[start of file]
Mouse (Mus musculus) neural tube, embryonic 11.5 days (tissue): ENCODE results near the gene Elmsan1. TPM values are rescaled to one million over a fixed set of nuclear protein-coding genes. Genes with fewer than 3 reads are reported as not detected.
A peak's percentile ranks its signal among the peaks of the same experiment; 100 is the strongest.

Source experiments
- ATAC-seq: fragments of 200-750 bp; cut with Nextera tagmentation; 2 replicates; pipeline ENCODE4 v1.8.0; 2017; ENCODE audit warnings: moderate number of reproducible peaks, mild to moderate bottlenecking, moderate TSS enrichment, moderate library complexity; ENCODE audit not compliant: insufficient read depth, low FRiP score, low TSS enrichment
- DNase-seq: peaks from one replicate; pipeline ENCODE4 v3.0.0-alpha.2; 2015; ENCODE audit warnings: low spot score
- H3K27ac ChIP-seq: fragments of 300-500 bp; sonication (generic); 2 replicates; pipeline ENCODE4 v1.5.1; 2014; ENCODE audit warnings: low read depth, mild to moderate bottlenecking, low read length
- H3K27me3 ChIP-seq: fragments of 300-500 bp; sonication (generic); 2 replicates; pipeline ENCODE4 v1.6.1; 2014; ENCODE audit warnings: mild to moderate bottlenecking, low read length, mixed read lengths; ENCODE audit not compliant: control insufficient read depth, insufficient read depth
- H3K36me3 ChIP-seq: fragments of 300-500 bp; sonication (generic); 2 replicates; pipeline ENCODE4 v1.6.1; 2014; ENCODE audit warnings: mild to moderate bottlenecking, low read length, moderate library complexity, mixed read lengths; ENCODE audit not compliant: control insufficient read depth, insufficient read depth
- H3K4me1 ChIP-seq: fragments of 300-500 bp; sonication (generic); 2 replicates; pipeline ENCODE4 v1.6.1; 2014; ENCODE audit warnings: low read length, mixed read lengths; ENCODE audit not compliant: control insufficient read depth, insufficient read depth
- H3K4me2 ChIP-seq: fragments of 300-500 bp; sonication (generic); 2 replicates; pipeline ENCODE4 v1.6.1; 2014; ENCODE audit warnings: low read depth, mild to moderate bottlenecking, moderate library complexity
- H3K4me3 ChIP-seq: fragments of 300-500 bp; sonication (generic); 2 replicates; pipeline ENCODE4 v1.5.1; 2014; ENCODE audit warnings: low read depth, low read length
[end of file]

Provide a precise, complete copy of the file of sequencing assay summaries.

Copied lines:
Mouse (Mus musculus) neural tube, embryonic 11.5 days (tissue): ENCODE results near the gene Elmsan1. TPM values are rescaled to one million over a fixed set of nuclear protein-coding genes. Genes with fewer than 3 reads are reported as not detected.
A peak's percentile ranks its signal among the peaks of the same experiment; 100 is the strongest.

Source experiments
- ATAC-seq: fragments of 200-750 bp; cut with Nextera tagmentation; 2 replicates; pipeline ENCODE4 v1.8.0; 2017; ENCODE audit warnings: moderate number of reproducible peaks, mild to moderate bottlenecking, moderate TSS enrichment, moderate library complexity; ENCODE audit not compliant: insufficient read depth, low FRiP score, low TSS enrichment
- DNase-seq: peaks from one replicate; pipeline ENCODE4 v3.0.0-alpha.2; 2015; ENCODE audit warnings: low spot score
- H3K27ac ChIP-seq: fragments of 300-500 bp; sonication (generic); 2 replicates; pipeline ENCODE4 v1.5.1; 2014; ENCODE audit warnings: low read depth, mild to moderate bottlenecking, low read length
- H3K27me3 ChIP-seq: fragments of 300-500 bp; sonication (generic); 2 replicates; pipeline ENCODE4 v1.6.1; 2014; ENCODE audit warnings: mild to moderate bottlenecking, low read length, mixed read lengths; ENCODE audit not compliant: control insufficient read depth, insufficient read depth
- H3K36me3 ChIP-seq: fragments of 300-500 bp; sonication (generic); 2 replicates; pipeline ENCODE4 v1.6.1; 2014; ENCODE audit warnings: mild to moderate bottlenecking, low read length, moderate library complexity, mixed read lengths; ENCODE audit not compliant: control insufficient read depth, insufficient read depth
- H3K4me1 ChIP-seq: fragments of 300-500 bp; sonication (generic); 2 replicates; pipeline ENCODE4 v1.6.1; 2014; ENCODE audit warnings: low read length, mixed read lengths; ENCODE audit not compliant: control insufficient read depth, insufficient read depth
- H3K4me2 ChIP-seq: fragments of 300-500 bp; sonication (generic); 2 replicates; pipeline ENCODE4 v1.6.1; 2014; ENCODE audit warnings: low read depth, mild to moderate bottlenecking, moderate library complexity
- H3K4me3 ChIP-seq: fragments of 300-500 bp; sonication (generic); 2 replicates; pipeline ENCODE4 v1.5.1; 2014; ENCODE audit warnings: low read depth, low read length